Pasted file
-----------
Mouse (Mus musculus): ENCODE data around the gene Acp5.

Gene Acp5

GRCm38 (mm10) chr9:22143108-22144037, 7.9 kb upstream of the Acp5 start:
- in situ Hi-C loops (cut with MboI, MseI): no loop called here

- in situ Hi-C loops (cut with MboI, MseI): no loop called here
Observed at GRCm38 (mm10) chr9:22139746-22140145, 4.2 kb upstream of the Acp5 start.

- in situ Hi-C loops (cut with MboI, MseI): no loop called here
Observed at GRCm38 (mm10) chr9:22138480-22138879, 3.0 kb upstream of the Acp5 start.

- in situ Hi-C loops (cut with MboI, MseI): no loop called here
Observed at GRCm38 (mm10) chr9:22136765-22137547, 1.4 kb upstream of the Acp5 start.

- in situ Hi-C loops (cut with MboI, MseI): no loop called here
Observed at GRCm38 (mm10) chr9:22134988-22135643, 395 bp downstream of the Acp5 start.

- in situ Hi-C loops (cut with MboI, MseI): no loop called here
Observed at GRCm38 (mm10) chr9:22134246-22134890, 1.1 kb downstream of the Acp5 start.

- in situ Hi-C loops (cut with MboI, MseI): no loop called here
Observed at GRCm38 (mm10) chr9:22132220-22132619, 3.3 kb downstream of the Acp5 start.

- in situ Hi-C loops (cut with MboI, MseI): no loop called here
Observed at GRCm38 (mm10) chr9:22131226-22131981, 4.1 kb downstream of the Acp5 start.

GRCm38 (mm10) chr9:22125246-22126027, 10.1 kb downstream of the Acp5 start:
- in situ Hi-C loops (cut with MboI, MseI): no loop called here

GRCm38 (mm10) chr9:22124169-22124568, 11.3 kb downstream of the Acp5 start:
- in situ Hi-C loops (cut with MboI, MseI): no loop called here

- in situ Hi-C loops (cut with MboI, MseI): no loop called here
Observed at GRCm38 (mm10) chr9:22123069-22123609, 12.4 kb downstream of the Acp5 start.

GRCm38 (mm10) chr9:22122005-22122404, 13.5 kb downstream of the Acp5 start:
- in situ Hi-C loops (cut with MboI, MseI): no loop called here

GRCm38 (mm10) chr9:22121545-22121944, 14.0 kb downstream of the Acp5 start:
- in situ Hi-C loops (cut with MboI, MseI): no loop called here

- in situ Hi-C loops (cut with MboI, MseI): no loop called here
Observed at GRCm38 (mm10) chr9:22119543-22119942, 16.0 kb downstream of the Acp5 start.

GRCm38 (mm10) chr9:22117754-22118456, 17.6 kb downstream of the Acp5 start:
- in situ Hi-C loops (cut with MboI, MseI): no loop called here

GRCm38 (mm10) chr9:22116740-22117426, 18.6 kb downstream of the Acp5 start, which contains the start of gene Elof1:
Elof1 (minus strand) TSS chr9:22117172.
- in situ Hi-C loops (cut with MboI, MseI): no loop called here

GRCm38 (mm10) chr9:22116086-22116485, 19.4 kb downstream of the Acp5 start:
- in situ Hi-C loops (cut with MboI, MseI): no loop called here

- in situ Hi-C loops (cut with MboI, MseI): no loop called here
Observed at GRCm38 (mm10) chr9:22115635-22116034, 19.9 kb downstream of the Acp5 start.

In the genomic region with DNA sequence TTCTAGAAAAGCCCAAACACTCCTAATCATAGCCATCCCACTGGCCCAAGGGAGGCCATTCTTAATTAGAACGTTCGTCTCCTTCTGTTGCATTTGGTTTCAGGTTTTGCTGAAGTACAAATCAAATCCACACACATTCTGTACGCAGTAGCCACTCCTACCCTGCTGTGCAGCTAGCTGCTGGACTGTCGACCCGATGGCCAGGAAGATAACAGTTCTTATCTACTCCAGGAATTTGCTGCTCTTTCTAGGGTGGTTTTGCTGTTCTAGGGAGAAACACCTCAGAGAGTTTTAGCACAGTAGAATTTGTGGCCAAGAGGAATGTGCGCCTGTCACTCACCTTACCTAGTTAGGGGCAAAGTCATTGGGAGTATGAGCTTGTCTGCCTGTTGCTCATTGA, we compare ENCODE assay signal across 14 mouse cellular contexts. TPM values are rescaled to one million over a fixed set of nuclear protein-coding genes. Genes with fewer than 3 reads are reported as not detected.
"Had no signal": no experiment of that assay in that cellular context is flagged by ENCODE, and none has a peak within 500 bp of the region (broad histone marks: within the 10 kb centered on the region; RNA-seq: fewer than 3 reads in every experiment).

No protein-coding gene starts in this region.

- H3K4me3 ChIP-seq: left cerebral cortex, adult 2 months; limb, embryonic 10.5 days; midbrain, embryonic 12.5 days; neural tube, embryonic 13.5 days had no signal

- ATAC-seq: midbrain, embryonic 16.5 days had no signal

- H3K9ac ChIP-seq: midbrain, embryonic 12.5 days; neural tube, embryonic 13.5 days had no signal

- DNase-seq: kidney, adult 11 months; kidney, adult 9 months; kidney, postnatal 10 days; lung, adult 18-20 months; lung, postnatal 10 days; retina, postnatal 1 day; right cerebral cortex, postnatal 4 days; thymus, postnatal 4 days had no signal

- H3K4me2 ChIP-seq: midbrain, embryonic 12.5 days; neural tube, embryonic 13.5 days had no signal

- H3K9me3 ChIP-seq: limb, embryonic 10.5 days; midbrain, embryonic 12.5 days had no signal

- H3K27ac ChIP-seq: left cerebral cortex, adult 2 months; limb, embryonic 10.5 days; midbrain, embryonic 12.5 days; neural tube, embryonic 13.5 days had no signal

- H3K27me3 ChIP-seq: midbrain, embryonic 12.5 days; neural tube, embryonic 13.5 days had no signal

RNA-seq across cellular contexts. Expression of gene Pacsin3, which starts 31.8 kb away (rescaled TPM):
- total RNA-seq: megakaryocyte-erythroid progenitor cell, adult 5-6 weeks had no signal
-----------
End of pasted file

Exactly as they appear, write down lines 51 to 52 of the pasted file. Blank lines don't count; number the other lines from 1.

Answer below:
RNA-seq across cellular contexts. Expression of gene Pacsin3, which starts 31.8 kb away (rescaled TPM):
- total RNA-seq: megakaryocyte-erythroid progenitor cell, adult 5-6 weeks had no signal